The “prohormone” scene is a volatile one, in which the attempts of the regulatory authorities to regulate an intrinsically innovative market seem futile – every time the DEA bans a compound, the supplement companies respond by bringing out something new to take it’s place.
Most recently, PHF Supplements announced that they’re working on producing 17b-hydroxy-7a,17a-dimethyl-1,4-androstadiene-3-one. Those of you familiar with steroidal nomenclature will recognise that this compound closely resembles the oral steroid “dianabol”; the only difference is that this has the addition of a 7a-methyl group.
Fig 1. Structural diagram of 17b-hydroxy-7a,17a-dimethyl-1,4-androstadiene-3-one
This compound would require no enzymatic conversion in vivo, since it’s already orally active, so it would be generally considered to be a “designer steroid” rather than a “prohormone”.
Like many of the prohormones and designer steroids previously introduced to what is increasingly euphemistically called the supplement market, this compound was previously studied by researchers in the 1960s who were searching for steroids with a high degree of separation between myotrophic (anabolic) and androgenic effects.
A number of different laboratories were undertaking research in this area, concentrating on various different structural modifications to find a way to produce effective anabolics with minimal androgenic activity. The Upjohn company were particularly interested in the 7a-methyl group. This had previously been added to some corticosteroids, and been found to reduce their activity. 
The Upjohn group found that when they added this group to testosterone and other testosterone derivatives, it significantly increased their activity.  They added the substituent to esterified testosterone, methandrostenolone (dianabol), and 17a-methyl testosterone. In all cases they found the 7a-methylated compounds caused significantly more anabolism in their rat subjects than their non-7a-methylated counterparts.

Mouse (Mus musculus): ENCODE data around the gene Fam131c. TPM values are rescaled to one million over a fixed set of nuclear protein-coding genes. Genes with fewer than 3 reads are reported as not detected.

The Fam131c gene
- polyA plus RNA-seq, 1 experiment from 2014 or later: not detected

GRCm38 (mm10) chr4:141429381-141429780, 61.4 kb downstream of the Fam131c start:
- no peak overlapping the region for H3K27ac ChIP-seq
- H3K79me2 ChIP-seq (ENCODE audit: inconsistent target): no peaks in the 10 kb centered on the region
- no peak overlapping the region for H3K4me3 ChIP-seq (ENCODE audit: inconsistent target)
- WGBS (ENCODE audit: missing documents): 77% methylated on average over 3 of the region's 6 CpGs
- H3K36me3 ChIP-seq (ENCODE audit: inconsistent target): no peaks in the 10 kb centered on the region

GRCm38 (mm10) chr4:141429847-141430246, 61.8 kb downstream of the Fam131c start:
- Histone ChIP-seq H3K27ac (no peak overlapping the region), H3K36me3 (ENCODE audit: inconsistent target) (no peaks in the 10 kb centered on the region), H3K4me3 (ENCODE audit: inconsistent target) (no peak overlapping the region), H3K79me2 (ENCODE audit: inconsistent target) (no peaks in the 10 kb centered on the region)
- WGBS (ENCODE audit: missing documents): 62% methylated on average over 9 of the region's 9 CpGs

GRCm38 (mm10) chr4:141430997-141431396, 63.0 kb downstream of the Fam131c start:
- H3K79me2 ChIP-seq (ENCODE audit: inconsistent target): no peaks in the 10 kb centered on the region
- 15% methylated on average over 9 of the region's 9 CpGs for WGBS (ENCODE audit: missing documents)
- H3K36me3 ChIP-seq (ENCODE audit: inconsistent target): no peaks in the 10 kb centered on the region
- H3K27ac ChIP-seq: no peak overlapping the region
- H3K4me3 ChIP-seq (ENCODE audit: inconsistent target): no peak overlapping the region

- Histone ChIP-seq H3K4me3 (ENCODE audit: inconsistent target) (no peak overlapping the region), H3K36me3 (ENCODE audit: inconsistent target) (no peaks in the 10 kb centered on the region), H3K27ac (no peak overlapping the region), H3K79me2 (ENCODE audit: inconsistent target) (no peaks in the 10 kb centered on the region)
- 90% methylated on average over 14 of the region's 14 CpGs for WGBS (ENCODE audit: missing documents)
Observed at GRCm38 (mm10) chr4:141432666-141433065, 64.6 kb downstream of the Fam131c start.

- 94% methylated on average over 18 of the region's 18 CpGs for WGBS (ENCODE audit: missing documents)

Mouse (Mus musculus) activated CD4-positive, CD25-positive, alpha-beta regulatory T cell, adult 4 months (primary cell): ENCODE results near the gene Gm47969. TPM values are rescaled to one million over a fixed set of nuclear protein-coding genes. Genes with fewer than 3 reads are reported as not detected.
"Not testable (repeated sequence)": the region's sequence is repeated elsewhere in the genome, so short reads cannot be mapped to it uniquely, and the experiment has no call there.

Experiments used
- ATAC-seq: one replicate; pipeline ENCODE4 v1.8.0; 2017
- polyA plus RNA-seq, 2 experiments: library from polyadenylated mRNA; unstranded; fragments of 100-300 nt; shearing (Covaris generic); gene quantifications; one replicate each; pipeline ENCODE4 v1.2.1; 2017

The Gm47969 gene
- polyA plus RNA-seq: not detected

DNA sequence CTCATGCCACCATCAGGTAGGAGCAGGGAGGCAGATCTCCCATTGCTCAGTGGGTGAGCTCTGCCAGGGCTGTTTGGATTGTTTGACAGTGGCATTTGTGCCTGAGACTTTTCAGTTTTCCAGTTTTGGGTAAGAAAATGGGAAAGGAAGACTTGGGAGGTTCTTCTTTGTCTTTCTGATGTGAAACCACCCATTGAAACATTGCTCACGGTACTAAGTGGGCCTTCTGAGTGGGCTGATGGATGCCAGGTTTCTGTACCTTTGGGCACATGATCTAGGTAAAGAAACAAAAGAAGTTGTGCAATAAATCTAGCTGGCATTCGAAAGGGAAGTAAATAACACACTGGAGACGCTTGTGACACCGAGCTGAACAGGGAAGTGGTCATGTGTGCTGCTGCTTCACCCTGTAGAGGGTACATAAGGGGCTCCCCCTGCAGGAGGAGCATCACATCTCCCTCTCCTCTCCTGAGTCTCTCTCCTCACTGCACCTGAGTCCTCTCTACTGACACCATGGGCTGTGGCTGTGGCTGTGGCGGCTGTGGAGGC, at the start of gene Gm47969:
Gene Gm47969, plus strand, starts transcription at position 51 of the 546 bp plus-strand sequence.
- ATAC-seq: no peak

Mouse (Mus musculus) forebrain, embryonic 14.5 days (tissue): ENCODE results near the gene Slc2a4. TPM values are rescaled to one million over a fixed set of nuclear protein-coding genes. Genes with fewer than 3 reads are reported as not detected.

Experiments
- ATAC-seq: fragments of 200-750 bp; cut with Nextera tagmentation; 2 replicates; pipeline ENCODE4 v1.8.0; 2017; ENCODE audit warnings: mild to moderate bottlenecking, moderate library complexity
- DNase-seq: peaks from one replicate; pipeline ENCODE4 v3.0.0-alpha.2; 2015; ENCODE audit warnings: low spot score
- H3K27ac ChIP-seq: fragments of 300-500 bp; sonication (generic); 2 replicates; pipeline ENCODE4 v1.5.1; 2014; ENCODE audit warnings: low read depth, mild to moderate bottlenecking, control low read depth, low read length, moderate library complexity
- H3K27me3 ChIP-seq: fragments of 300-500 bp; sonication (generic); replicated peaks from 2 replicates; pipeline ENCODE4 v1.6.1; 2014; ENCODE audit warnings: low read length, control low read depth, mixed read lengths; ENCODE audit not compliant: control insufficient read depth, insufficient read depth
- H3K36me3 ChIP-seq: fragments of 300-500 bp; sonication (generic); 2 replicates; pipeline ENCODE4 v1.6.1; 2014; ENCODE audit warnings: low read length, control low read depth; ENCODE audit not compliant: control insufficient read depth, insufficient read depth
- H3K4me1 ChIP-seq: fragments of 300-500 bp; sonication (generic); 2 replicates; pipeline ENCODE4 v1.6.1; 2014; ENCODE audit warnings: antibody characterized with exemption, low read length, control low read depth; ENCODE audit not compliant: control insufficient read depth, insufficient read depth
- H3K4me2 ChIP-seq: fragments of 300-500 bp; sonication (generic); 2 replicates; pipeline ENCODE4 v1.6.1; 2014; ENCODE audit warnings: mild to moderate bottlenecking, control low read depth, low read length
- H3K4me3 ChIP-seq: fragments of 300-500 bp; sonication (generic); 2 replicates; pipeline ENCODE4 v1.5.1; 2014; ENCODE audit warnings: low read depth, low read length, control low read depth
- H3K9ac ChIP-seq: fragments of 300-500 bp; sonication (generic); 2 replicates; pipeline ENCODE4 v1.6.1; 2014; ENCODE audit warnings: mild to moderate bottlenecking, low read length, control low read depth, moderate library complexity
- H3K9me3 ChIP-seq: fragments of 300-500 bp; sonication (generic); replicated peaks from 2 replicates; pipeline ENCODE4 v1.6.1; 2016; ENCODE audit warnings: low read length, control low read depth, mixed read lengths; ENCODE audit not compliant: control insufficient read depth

In the case of the 7a-methyl methandrostenolone derivative, they had this to say:
“17b-hydroxy-7a,17-dimethyl-1,4-androstadien-3-one was approximately twice as active as 17b-hydroxy-17-methyl-1,4-androstadien-3-one (methandrostenolone)”.
Fig 2. Oral activity of Methandrostenolone and its 7a-methyl derivative compared to methyltestosterone.
The greatest increase in anabolic activity however was found to be in 7a,17a-dimethyl testosterone, which they refer to in the text as U-19763. Today we are more familiar with this compound by it’s brand name: Bolasterone. Since U-19763 was the strongest compound, and also had the best ratio of anabolic to androgenic effects, the other drugs were discarded and forgotten about – until now.
One of the problems that faced the researchers of the time was the difficulty in producing a pure 7a-methyl compound. The reaction that creates the methyl group attacks from both sides of the steroid, which leads to an epimeric mixture of both 7a-methyl and 7b-methyl compounds which are then difficult to separate, and the 7b-methylated compounds are effectively useless.
The synthesis of Bolasterone for example, the only 7a-methyl testosterone derivative to make it (albeit briefly) to the legitimate medical market, also produces the weakly androgenic 7b-methylated epimer Calusterone (a drug once used clinically for the treatment of breast cancer) as a byproduct.
This is a problem that is also likely to face the Chinese lab that will be producing the raw materials for PHF Supplements. In 1965 the Upjohn team were struggling with yields that ranged from 15 – 50%, though it may be that better yields are possible with today’s scientific knowledge and technology.